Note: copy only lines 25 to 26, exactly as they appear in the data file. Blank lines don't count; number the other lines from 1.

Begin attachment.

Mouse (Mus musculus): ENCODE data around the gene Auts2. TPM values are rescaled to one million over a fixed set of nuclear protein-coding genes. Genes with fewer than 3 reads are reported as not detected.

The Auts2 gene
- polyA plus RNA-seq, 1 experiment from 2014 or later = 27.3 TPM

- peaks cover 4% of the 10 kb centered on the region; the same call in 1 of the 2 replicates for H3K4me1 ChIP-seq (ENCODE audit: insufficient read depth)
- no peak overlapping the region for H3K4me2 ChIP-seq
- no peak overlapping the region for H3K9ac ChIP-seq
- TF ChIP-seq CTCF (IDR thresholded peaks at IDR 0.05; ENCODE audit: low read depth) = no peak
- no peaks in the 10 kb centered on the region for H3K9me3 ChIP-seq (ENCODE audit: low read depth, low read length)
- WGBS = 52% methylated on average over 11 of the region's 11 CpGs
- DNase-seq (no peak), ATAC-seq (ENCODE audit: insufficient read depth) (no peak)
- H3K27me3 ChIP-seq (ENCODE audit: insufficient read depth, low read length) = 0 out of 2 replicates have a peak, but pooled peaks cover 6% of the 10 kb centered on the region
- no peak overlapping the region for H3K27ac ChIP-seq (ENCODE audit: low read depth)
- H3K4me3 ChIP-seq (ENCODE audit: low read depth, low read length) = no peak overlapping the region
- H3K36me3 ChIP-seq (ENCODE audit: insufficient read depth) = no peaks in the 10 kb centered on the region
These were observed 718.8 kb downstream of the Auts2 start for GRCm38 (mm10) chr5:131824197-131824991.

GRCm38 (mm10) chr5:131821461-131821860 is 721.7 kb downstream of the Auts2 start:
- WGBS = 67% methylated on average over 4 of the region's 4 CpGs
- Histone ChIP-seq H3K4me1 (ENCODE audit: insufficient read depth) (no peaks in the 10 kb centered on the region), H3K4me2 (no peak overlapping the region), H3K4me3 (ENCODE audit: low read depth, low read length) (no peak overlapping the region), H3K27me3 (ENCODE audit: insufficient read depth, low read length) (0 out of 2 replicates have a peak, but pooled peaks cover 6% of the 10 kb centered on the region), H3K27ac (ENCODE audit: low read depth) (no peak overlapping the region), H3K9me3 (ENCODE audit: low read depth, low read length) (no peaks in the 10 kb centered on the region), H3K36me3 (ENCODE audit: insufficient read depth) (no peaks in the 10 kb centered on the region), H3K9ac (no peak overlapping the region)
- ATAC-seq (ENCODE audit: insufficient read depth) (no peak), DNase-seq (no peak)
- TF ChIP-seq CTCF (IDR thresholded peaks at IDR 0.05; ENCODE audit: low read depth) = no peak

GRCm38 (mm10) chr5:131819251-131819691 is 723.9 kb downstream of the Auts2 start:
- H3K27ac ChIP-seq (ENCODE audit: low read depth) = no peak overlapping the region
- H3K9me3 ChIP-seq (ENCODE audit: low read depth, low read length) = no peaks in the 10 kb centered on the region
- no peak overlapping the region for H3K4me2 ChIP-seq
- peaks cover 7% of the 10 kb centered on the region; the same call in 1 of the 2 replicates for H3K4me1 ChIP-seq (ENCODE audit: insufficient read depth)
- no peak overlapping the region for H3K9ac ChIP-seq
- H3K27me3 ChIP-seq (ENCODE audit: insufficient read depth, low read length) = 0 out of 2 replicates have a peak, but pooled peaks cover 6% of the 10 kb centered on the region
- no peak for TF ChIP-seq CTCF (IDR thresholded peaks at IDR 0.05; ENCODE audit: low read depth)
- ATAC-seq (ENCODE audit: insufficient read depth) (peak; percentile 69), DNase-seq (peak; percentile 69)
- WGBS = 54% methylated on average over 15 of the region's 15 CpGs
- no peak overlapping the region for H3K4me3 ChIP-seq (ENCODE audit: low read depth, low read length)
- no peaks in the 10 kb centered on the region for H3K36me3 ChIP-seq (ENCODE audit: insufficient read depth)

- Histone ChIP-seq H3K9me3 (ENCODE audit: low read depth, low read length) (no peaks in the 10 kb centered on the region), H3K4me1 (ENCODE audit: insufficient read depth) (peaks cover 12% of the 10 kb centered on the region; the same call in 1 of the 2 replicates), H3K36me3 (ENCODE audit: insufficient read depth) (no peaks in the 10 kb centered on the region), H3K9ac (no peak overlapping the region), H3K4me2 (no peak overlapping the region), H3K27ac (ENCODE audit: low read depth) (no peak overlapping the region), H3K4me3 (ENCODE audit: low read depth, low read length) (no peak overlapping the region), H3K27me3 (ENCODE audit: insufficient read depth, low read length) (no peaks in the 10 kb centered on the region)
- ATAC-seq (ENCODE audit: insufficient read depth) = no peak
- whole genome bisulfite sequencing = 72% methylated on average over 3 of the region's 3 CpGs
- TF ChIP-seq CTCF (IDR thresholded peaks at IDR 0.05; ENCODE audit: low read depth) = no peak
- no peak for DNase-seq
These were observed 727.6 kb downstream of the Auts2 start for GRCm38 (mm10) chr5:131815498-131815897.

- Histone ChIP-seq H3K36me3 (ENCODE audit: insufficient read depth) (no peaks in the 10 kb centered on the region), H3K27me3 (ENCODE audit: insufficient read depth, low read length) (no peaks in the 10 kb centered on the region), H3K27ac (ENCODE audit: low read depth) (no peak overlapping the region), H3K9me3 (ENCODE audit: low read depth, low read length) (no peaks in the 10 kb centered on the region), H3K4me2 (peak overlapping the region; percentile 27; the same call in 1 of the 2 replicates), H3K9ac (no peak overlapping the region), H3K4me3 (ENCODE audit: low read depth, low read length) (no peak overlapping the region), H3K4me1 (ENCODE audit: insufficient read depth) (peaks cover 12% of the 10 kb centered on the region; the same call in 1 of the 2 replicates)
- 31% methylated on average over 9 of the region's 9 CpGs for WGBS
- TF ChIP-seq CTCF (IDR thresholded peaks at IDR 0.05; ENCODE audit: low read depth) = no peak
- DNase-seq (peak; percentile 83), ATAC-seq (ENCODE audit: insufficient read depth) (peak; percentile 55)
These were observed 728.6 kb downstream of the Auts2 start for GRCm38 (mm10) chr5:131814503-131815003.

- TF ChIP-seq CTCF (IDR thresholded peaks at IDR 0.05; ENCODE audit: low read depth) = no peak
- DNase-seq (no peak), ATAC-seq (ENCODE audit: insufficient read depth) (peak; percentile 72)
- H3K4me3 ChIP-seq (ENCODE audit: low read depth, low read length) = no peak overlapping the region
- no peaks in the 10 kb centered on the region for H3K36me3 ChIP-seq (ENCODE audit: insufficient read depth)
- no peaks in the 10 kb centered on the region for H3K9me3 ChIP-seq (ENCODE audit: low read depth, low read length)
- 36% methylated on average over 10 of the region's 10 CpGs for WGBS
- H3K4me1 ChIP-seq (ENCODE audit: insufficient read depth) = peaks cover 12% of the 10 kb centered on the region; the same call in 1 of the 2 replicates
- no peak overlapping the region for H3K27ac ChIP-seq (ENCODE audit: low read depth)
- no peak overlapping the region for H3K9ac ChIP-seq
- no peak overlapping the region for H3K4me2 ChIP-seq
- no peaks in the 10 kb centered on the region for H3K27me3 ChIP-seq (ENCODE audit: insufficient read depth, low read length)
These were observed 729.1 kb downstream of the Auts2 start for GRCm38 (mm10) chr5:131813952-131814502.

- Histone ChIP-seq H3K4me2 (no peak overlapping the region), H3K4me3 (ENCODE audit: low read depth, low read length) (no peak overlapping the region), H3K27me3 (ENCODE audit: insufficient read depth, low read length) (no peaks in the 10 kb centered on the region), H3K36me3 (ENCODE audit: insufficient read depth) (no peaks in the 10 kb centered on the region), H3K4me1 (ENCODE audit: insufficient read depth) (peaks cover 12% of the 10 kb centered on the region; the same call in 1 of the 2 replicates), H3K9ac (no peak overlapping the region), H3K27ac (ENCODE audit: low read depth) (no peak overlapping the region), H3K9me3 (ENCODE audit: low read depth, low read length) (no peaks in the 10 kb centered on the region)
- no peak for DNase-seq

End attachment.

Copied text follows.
- peaks cover 7% of the 10 kb centered on the region; the same call in 1 of the 2 replicates for H3K4me1 ChIP-seq (ENCODE audit: insufficient read depth)
- no peak overlapping the region for H3K9ac ChIP-seq